Therein lies the problem. Adware. It’s not just about ads on a page. It’s proprietary garbage that is not wanted and is improperly bundled.

“The GIMP team wasn’t happy (and SourceForge stopped wrapping the installer, although it didn’t stop mirroring it). But because GIMP is under the GPL and LGPL licences SourceForge did nothing wrong: those licences allow software to be repackaged.”

Nobody ever alleged that SourceForge had violated any software licences, so it’s unclear where Branscombe is going with this. No point is being made except the fact that developers can revoke endorsement (not distribution) of some piece of software if inappropriately packaged. GIMP developers packed up and moved. That’s a good thing. Some call it “free market”.

“Android tool developer Collin Mulliner was equally upset to discover that Hacking Team (an Italian company that sells surveillance tools to governments) had used his Android framework to build their Android voice call monitoring software.”

That is a licence violation. So what’s her point?

“”For the future I will use a license for all my software that excludes use for this kind of purpose,” he said in the blog he wrote to make it clear that he didn’t work on the Hacking Team tool. But that might be hard: writing a licence that lets people use your code freely means they can use the code for anything they want.”

But Hacking Team violated the terms of the GPL. Therein lies the main issue. Proprietary software would not have done any better at preventing use for malicious purposes, so how is this even relevant?

“Douglas Crockford famously added a line to his licence for JSON that said it couldn’t be used for evil (and just as famously said that IBM had asked for a variation because they couldn’t guarantee that their customers wouldn’t use it for evil).”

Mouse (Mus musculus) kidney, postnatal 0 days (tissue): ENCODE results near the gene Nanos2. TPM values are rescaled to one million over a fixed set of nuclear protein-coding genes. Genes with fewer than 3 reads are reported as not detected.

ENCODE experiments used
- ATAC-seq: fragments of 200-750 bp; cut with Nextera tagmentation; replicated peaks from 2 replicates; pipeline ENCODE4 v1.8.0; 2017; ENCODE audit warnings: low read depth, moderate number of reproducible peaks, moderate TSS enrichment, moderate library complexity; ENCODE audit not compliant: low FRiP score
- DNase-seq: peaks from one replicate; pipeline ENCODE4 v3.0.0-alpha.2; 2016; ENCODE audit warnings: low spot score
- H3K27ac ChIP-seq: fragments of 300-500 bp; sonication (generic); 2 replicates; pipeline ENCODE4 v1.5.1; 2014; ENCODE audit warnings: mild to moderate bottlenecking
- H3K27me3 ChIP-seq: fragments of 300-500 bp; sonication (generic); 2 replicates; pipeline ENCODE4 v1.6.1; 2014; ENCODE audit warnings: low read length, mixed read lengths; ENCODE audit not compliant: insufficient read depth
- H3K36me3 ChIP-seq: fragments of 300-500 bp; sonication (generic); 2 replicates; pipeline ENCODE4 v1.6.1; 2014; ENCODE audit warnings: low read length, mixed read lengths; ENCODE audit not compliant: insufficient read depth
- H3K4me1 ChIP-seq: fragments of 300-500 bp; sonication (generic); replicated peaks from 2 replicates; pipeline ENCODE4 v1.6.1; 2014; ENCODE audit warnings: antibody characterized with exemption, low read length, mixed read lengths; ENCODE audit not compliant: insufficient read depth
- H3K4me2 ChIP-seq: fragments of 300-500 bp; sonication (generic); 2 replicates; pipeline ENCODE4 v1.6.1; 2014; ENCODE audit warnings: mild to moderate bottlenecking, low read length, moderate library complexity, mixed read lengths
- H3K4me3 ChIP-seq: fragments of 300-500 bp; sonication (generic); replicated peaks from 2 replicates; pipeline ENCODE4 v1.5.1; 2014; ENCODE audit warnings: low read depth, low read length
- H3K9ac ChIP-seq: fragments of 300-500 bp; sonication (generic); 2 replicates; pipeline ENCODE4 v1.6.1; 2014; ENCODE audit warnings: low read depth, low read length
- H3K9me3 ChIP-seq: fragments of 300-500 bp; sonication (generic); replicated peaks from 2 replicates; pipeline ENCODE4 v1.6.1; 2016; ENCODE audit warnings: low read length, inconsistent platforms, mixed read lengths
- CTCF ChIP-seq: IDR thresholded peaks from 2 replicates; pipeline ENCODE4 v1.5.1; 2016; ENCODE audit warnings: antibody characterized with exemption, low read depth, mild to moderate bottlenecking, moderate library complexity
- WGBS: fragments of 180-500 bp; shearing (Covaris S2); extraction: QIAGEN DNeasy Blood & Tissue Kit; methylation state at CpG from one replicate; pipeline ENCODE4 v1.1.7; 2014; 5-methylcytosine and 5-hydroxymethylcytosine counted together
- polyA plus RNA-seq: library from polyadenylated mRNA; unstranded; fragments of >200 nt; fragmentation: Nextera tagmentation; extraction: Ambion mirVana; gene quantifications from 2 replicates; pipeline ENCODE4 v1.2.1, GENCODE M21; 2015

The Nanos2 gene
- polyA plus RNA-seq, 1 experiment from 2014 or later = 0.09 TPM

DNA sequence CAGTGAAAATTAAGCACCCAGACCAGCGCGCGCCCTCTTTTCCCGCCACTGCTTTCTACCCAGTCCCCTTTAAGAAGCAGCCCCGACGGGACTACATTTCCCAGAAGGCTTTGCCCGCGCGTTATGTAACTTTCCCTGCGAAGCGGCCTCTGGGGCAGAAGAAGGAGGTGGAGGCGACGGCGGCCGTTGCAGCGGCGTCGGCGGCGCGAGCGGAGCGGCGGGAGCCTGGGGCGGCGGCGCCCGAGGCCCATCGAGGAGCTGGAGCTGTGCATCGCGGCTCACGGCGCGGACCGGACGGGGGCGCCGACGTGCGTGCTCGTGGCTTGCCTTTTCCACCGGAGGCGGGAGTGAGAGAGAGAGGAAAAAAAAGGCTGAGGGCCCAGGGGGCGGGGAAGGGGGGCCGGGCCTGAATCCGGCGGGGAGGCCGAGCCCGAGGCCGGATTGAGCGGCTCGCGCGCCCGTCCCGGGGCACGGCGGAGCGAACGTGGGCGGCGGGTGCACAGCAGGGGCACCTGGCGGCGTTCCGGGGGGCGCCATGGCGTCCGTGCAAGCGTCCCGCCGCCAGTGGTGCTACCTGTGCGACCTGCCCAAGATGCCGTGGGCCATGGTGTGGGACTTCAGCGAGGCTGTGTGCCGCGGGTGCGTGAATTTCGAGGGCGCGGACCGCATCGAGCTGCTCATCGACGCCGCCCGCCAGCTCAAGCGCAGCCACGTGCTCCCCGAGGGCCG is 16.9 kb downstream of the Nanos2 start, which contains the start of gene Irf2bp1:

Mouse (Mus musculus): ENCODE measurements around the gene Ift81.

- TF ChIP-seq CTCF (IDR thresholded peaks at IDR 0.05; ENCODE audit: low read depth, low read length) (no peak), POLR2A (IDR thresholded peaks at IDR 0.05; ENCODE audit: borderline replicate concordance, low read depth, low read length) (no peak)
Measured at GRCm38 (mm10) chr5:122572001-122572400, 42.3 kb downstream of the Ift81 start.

Is that a bad thing?

“Yes, the GPL has repeatedly been used in court, but mostly to force companies to comply with the rules about open sourcing their own code if they’ve published software based on GLP-licenced code.”

The typo/bad English aside (the verb has an “s” in it, but maybe this poor pieces was composed in a rush), is Branscombe trying to insinuate that honouring a licence is a bad thing?

“Commercial use is easier to police, but anyone who is going to use open source code for evil is unlikely to pay much attention to licences that say they can’t, and having people use your code for purposes you don’t approve of is pretty much the definition of free speech.”

Proprietary software (commercial software as Branscombe calls it) has exactly the same issues, so what is her point anyway? Where is that “free puppy” point ever coming into play?

“It’s going to take some careful writing of licences to give developers more control over how software they open source is used in the ways they want, without stopping the open uses they want to enable.”

Again, nothing to do with “Open Source” (Free software) at all. Branscombe takes an issue that applies to all software and frames it as one pertaining to Free software. But why? Just look at Branscombe’s history of badmouthing Microsoft’s competitors.

« Previous entries Next Page » Next Page »

RSS 64x64RSS Feed: subscribe to the RSS feed for regular updates

Home iconSite Wiki: You can improve this site by helping the extension of the site's content

Home iconSite Home: Background about the site and some key features in the front page

Chat iconIRC Channels: Come and chat with us in real time

New to This Site? Here Are Some Introductory Resources

No

Mono

ODF

Samba logo






We support

End software patents

GPLv3

GNU project

BLAG

EFF bloggers

Comcast is Blocktastic? SavetheInternet.com



Recent Posts